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Why is veterans' advocate Arnold Fisher angry?

Why Is Veterans' Advocate Arnold Fisher Angry?

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Why Is Veterans' Advocate Arnold Fisher Angry?

Why Is Veterans' Advocate Arnold Fisher Angry?
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On the Radar

Arnold Fisher is angry.

The real estate mogul and philanthropist wants know why the U.S. government isn’t doing more to help the country’s veterans in their recovery from post-traumatic stress (PTS) and traumatic brain injury (TBI).

“If we can't do this, we are not a decent people,” Fisher said. “We lose that decency if we can't help those who help us.”

So Fisher is channeling his anger for the better good.

He told “On the Radar” in a behind-the-scenes interview at the “Hero Summit,” hosted by the Daily Beast, that he and his family have made it their mission to fill the void in assisting the country’s veterans through their two foundations: The Fisher House Foundation and the Intrepid Fallen Heroes Fund.

“All the money comes from the American people, the government is not part of this,” Fisher said of the foundations, which operate through private donations. “Why, I don't know, but they're not, so if they're not, we have to step up.”

The Fisher family’s philanthropy on the part of veterans began in 1990.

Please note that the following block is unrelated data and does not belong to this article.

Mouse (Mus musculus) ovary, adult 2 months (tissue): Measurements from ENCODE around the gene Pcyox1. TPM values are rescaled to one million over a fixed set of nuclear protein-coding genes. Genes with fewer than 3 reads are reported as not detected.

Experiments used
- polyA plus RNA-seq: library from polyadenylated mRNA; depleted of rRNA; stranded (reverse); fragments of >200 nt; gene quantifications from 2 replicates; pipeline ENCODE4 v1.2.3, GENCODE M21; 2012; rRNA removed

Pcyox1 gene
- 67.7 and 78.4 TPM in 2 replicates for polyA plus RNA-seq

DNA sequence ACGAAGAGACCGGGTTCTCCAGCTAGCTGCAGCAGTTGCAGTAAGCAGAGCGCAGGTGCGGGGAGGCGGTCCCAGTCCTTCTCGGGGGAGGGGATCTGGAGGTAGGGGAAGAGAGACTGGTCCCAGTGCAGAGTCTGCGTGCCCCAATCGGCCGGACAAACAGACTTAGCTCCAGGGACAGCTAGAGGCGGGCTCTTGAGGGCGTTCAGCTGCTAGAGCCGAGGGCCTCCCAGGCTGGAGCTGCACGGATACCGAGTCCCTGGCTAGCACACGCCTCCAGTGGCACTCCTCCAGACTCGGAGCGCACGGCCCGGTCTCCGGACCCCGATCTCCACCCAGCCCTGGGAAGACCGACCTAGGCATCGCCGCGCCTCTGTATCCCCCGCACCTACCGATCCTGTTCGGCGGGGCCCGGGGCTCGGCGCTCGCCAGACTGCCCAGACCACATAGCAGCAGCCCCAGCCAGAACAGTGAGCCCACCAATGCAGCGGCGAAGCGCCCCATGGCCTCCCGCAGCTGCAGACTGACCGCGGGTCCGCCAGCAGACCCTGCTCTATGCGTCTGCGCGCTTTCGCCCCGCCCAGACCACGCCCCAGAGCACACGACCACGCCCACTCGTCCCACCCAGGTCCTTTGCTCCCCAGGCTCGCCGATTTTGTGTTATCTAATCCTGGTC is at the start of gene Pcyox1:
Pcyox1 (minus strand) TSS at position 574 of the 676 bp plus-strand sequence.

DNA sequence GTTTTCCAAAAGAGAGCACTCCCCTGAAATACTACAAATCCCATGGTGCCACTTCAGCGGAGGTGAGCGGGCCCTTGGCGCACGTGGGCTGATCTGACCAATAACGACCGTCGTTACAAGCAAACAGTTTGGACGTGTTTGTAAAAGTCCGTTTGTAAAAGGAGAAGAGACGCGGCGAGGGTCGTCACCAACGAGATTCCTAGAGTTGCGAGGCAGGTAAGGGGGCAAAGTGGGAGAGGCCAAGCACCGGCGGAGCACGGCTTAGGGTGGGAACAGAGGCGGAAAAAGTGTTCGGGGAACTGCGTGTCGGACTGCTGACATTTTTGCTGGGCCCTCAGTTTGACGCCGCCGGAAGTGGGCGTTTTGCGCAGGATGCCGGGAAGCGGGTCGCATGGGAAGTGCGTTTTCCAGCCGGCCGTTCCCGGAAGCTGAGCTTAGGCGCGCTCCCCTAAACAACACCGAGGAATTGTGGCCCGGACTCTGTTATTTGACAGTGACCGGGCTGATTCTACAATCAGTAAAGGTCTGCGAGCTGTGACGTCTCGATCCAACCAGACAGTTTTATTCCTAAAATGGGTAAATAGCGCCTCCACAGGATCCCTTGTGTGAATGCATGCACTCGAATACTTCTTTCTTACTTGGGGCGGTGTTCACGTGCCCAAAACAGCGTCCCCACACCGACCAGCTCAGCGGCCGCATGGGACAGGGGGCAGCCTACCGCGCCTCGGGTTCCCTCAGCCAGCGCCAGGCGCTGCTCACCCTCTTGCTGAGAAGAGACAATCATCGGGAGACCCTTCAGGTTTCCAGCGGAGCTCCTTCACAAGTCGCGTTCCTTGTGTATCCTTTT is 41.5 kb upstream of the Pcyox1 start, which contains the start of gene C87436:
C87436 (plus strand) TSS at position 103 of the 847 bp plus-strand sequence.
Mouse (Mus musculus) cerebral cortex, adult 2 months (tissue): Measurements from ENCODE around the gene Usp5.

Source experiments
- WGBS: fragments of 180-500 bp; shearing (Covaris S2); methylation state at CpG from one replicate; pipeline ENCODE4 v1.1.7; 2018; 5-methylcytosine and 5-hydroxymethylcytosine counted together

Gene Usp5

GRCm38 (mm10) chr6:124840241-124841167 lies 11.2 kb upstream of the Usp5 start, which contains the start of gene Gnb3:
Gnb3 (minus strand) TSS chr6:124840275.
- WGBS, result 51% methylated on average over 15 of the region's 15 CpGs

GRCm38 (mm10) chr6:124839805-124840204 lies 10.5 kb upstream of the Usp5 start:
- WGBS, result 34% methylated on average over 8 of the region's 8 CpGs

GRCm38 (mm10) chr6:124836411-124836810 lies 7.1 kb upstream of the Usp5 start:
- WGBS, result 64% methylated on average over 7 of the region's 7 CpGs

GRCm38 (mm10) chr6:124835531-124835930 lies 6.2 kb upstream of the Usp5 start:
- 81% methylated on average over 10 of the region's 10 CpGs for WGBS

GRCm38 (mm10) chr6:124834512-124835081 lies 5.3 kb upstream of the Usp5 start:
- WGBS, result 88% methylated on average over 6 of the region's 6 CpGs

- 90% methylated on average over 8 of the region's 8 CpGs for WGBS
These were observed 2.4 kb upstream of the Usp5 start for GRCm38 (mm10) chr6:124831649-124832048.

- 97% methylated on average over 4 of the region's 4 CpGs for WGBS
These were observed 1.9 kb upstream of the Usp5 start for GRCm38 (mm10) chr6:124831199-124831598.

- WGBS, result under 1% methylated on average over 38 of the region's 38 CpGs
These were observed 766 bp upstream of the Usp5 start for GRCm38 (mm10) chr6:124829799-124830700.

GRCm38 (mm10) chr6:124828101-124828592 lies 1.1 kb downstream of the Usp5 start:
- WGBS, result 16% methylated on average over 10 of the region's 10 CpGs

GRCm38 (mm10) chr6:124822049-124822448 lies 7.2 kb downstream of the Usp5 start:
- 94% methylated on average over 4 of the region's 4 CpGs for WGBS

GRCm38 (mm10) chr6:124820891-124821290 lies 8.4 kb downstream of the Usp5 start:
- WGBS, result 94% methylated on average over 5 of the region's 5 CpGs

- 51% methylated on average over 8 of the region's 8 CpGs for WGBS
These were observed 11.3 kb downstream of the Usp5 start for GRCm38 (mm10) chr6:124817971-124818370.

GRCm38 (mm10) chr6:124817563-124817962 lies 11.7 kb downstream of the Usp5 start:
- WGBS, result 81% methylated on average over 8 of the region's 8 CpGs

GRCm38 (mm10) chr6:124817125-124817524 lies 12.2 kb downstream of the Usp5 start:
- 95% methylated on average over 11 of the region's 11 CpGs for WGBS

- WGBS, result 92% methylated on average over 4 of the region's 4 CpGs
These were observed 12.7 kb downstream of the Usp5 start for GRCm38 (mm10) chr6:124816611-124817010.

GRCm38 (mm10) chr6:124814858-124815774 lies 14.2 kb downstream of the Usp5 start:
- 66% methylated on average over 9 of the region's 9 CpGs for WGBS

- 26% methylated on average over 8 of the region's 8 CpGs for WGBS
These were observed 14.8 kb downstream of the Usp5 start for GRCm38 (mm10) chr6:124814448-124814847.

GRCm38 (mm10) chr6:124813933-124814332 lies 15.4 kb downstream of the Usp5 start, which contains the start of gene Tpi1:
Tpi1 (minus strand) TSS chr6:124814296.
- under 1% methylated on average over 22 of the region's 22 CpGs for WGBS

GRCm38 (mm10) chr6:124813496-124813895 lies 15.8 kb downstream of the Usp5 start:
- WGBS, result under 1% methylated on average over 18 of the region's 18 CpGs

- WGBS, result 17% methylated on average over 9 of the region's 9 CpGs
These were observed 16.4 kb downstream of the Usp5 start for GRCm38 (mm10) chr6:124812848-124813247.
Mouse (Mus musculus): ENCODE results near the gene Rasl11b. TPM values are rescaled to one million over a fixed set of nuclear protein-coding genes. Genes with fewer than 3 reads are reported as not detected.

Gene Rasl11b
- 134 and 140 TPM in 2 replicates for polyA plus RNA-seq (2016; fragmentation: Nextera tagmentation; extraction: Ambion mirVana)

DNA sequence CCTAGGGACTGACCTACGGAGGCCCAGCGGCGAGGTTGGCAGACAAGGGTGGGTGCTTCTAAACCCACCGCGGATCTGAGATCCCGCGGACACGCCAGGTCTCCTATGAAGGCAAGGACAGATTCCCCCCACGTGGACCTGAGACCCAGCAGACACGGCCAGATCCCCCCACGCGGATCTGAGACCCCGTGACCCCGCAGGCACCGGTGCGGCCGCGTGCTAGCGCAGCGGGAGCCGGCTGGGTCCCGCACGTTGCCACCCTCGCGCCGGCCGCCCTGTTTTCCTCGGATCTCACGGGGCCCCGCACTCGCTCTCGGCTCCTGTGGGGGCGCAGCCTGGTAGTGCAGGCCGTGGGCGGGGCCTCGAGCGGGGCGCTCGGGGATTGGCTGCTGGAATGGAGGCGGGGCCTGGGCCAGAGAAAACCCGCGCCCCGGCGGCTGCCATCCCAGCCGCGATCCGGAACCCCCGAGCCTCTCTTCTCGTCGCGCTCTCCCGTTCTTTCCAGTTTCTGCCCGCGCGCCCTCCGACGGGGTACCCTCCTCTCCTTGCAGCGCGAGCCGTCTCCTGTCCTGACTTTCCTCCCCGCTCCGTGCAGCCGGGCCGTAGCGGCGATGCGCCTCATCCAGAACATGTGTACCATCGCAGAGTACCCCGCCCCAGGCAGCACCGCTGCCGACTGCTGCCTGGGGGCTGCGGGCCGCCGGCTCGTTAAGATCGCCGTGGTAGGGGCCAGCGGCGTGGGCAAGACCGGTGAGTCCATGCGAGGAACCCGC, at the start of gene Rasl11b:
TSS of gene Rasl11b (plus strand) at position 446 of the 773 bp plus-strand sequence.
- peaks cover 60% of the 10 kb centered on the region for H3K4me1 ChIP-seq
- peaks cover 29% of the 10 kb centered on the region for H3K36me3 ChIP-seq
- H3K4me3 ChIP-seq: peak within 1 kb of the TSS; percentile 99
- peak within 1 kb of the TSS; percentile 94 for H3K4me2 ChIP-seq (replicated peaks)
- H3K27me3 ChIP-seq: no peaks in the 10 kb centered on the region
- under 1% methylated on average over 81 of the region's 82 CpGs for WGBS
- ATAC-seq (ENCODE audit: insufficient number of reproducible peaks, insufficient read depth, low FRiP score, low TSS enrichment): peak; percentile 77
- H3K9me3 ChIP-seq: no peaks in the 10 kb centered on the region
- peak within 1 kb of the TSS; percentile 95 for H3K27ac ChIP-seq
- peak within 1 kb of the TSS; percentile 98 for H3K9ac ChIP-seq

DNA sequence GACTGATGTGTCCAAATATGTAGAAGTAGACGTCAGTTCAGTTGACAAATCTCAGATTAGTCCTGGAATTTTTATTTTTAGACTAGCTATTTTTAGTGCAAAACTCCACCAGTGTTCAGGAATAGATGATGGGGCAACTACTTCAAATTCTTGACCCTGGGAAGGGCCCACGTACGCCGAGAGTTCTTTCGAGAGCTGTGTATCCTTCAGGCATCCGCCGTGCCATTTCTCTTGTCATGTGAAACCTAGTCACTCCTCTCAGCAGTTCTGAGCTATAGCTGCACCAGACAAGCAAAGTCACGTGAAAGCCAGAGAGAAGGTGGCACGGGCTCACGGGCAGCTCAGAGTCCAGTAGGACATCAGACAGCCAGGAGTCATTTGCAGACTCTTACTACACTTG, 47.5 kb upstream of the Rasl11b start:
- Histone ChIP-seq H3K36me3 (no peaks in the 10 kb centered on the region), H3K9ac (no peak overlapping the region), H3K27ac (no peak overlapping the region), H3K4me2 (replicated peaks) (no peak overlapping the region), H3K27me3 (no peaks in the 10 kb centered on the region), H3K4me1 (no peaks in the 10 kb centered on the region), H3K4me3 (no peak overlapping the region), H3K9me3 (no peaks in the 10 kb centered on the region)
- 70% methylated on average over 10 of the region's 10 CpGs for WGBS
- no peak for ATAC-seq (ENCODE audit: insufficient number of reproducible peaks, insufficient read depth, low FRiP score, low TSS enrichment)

“My family started this many, many years ago,” Fisher said. “My uncle Zachary started it by going to a hospital with Admiral [Carlisle] Trost, and they came out in the evening and there was a car, the windows were fogged up and in the car was a sailor.”

Fisher explained the sailor was sleeping in the car because his wife was in the hospital at the time, and he didn’t have the money to get a hotel room for the night.

“Zach … said that will never happen again, so he started the Fisher House,” said Fisher.

The Fisher House Foundation, which is now operated by Arnold’s son, Ken Fisher, provides a network of homes where the families of veterans can stay while their loved one undergoes medical treatment in nearby facilities. The foundation recently made headlines for offering to pay for the emergency military death benefits that were temporarily suspended during the government shutdown.

“This is our mission,” Fisher said. “Look at us; we've been successful in this country. We've taken a lot from this country, it's given us a lot, [and] it’s time to give back.”

Fisher also discussed his family’s second foundation, the Intrepid Fallen Heroes Fund, which has provided state-of-the-art rehabilitation facilities for veterans recovering from war-inflicted wounds, with special emphasis given to those suffering from TBI.

“It's a difficult wound, it's the unseen wound. When you get wounded in the arm or leg, even if you lose an arm or leg we can see that, so we know you have to fix it, but this you can't see,” he said.

To hear more about the work Fisher’s family is doing to help the nation’s veterans, including why he says he’s so passionate about this work, check out this episode of “On the Radar.”

ABC News’ Alexandra Dukakis, Kyle Blaine, Charlie Finamor, and Vicki Vennell contributed to this episode.

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